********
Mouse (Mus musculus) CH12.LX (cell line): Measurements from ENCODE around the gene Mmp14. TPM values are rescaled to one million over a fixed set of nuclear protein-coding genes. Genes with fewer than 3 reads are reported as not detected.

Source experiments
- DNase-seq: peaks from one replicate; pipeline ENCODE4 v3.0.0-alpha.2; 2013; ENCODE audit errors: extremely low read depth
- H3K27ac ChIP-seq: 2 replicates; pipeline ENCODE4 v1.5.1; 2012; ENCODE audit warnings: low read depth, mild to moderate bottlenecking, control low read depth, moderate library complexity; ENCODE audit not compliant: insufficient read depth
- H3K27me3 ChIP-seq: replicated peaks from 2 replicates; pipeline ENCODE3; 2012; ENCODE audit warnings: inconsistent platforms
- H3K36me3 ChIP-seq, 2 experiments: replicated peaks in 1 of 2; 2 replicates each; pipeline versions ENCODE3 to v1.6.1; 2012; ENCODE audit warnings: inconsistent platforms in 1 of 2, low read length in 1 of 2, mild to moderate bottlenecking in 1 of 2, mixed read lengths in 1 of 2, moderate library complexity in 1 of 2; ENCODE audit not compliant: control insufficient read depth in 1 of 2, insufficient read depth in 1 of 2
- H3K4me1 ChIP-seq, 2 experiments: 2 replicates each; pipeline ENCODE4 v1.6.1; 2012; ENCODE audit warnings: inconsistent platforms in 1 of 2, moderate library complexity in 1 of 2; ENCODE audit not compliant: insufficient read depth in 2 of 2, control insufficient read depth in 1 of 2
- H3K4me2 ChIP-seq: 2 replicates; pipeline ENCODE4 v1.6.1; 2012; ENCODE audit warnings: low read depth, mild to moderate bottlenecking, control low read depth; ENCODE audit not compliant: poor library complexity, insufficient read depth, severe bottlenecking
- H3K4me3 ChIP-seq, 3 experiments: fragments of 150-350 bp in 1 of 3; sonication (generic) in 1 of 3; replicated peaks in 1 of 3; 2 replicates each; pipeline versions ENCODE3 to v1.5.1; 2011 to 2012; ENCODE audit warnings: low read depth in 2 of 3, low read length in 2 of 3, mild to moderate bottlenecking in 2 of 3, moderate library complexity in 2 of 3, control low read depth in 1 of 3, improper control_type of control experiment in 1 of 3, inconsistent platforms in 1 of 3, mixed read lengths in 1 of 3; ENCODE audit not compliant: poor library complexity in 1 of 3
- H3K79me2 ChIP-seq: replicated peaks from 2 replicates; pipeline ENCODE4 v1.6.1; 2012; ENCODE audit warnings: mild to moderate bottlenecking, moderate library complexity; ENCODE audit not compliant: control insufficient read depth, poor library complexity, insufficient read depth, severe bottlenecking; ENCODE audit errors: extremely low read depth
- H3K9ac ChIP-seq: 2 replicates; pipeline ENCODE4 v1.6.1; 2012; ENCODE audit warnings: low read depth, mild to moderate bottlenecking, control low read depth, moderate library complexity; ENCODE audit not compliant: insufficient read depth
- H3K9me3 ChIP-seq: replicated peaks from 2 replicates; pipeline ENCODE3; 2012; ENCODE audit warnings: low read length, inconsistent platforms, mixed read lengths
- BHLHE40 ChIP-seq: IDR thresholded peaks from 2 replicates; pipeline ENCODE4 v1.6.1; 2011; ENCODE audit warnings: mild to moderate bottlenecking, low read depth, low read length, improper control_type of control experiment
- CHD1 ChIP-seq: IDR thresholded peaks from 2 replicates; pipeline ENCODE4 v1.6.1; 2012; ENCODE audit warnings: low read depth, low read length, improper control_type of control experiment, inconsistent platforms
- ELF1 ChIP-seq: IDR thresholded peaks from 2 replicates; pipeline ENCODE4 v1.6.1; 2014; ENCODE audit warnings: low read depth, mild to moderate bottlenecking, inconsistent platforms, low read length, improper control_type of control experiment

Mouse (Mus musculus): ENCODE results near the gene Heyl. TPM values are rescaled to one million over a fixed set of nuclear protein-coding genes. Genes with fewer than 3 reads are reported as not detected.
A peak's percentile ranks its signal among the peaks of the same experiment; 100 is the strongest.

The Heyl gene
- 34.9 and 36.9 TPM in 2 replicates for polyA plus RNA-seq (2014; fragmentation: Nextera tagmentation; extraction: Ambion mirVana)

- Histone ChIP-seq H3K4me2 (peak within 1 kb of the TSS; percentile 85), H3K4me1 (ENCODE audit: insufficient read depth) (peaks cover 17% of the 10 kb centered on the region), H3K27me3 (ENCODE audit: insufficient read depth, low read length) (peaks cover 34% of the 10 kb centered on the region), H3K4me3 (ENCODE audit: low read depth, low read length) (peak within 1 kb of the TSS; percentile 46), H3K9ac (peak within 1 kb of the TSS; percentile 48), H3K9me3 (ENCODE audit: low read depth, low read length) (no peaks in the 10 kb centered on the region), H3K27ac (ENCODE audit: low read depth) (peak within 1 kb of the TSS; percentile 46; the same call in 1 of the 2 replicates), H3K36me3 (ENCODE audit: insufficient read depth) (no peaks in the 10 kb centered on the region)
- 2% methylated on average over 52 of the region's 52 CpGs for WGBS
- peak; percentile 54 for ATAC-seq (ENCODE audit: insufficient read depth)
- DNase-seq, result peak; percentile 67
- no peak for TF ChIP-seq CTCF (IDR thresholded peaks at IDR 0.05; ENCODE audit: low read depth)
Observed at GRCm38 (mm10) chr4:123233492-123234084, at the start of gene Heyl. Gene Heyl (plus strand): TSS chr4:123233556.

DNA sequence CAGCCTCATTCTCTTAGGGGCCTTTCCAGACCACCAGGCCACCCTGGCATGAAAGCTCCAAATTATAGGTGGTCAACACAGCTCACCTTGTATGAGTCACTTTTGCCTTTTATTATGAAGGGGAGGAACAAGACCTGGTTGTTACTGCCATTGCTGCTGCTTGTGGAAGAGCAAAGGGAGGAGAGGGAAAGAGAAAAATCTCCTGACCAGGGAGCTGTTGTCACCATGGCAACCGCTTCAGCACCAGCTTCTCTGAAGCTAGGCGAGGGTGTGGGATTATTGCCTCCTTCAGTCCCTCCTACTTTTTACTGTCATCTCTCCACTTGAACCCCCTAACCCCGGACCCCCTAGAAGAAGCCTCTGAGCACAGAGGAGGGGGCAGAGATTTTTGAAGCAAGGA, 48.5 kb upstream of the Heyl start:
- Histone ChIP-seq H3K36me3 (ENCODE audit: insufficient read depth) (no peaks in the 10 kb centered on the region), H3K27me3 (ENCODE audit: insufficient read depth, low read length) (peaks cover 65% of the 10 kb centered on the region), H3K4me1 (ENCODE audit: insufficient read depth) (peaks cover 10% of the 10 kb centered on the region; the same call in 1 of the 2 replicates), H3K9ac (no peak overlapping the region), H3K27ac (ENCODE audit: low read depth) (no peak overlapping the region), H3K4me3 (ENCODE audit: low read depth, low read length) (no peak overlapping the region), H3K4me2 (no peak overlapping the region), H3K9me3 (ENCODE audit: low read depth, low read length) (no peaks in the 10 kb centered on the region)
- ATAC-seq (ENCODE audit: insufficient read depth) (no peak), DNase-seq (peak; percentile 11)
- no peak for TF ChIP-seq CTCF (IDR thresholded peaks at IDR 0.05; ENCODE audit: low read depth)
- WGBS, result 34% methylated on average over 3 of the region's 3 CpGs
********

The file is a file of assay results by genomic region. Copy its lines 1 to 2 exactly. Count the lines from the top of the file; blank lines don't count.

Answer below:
Mouse (Mus musculus) CH12.LX (cell line): Measurements from ENCODE around the gene Mmp14. TPM values are rescaled to one million over a fixed set of nuclear protein-coding genes. Genes with fewer than 3 reads are reported as not detected.

Source experiments